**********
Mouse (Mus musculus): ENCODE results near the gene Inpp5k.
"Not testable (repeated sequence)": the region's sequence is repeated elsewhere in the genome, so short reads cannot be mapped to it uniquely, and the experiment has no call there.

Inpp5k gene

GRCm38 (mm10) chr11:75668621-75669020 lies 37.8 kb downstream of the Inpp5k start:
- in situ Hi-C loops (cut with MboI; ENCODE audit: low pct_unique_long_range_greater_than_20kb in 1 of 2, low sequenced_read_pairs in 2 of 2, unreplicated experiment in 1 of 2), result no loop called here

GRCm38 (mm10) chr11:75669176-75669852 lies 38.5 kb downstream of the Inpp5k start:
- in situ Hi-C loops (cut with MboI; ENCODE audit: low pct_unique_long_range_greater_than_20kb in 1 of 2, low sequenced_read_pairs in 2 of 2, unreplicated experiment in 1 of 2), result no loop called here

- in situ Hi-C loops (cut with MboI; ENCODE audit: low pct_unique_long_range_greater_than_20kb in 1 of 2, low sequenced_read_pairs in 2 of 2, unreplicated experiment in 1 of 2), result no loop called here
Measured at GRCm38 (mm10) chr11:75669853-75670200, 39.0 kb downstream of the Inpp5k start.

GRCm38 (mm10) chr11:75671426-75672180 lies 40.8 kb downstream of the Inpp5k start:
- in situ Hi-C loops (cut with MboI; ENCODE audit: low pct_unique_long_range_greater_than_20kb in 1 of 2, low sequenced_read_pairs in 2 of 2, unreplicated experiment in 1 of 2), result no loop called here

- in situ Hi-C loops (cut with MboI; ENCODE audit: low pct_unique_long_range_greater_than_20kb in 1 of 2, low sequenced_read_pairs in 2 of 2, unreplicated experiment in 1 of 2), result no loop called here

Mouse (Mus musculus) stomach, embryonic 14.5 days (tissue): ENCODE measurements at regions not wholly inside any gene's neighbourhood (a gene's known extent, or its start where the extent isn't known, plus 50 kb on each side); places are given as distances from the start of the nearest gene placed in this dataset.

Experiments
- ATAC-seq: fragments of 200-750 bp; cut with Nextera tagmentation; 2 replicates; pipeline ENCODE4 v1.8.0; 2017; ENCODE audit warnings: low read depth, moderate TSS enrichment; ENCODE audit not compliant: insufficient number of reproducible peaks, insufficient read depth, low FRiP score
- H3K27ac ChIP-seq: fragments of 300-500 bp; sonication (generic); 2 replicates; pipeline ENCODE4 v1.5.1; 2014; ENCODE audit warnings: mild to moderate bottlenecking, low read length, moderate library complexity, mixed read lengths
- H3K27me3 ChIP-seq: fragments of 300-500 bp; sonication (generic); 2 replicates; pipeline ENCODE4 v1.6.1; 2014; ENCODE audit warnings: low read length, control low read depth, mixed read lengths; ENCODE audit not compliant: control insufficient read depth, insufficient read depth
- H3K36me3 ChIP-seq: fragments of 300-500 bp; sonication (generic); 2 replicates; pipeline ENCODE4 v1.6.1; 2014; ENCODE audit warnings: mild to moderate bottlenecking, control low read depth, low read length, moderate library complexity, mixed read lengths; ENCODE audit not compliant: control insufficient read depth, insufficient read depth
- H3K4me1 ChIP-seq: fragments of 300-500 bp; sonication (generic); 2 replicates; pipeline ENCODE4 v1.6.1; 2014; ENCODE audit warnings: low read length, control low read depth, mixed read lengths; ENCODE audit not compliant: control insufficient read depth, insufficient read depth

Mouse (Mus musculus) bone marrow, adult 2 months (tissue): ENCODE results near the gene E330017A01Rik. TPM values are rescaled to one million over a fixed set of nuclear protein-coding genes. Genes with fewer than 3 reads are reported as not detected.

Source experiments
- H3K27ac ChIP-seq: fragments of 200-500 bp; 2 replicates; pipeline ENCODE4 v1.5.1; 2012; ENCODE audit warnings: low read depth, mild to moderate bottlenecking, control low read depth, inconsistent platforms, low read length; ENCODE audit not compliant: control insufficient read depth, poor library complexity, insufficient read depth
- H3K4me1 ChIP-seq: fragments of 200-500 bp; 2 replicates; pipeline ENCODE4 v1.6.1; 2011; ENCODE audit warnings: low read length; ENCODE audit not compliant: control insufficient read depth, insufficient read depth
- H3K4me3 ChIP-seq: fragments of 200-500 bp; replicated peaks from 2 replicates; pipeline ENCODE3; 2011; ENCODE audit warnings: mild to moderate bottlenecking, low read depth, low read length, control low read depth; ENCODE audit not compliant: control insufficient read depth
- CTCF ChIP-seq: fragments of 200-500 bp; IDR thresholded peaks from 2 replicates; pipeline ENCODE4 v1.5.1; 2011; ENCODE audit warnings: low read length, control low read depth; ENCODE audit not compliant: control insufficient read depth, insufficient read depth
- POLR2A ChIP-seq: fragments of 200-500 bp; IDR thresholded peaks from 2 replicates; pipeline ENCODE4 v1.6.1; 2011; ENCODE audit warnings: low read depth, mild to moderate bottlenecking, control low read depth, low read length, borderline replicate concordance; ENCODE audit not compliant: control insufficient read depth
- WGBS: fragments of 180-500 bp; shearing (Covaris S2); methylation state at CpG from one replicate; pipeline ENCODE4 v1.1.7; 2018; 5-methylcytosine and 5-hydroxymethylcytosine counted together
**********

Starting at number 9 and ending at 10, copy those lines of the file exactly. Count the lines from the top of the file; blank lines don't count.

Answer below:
Measured at GRCm38 (mm10) chr11:75669853-75670200, 39.0 kb downstream of the Inpp5k start.

GRCm38 (mm10) chr11:75671426-75672180 lies 40.8 kb downstream of the Inpp5k start: